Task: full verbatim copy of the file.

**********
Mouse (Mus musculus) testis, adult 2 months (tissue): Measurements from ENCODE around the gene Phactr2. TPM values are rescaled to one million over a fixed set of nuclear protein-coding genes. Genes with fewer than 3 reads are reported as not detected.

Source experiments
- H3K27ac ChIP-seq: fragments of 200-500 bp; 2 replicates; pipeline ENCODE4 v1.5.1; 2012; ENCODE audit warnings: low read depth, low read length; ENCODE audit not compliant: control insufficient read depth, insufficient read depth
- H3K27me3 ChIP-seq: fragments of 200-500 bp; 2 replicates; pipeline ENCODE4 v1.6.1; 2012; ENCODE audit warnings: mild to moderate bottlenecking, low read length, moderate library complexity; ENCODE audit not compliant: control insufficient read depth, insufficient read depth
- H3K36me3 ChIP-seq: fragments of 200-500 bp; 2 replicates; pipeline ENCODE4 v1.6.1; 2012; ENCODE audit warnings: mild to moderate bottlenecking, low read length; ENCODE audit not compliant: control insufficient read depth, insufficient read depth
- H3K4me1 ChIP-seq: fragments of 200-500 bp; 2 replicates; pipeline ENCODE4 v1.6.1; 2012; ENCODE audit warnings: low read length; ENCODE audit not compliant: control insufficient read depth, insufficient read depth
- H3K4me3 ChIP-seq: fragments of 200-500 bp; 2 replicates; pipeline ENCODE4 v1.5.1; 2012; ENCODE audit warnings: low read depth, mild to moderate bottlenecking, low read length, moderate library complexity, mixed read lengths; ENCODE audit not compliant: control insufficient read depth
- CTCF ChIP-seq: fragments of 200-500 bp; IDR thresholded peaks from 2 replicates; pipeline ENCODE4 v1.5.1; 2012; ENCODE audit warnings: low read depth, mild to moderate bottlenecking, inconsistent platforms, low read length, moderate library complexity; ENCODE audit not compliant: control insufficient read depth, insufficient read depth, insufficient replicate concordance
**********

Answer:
Mouse (Mus musculus) testis, adult 2 months (tissue): Measurements from ENCODE around the gene Phactr2. TPM values are rescaled to one million over a fixed set of nuclear protein-coding genes. Genes with fewer than 3 reads are reported as not detected.

Source experiments
- H3K27ac ChIP-seq: fragments of 200-500 bp; 2 replicates; pipeline ENCODE4 v1.5.1; 2012; ENCODE audit warnings: low read depth, low read length; ENCODE audit not compliant: control insufficient read depth, insufficient read depth
- H3K27me3 ChIP-seq: fragments of 200-500 bp; 2 replicates; pipeline ENCODE4 v1.6.1; 2012; ENCODE audit warnings: mild to moderate bottlenecking, low read length, moderate library complexity; ENCODE audit not compliant: control insufficient read depth, insufficient read depth
- H3K36me3 ChIP-seq: fragments of 200-500 bp; 2 replicates; pipeline ENCODE4 v1.6.1; 2012; ENCODE audit warnings: mild to moderate bottlenecking, low read length; ENCODE audit not compliant: control insufficient read depth, insufficient read depth
- H3K4me1 ChIP-seq: fragments of 200-500 bp; 2 replicates; pipeline ENCODE4 v1.6.1; 2012; ENCODE audit warnings: low read length; ENCODE audit not compliant: control insufficient read depth, insufficient read depth
- H3K4me3 ChIP-seq: fragments of 200-500 bp; 2 replicates; pipeline ENCODE4 v1.5.1; 2012; ENCODE audit warnings: low read depth, mild to moderate bottlenecking, low read length, moderate library complexity, mixed read lengths; ENCODE audit not compliant: control insufficient read depth
- CTCF ChIP-seq: fragments of 200-500 bp; IDR thresholded peaks from 2 replicates; pipeline ENCODE4 v1.5.1; 2012; ENCODE audit warnings: low read depth, mild to moderate bottlenecking, inconsistent platforms, low read length, moderate library complexity; ENCODE audit not compliant: control insufficient read depth, insufficient read depth, insufficient replicate concordance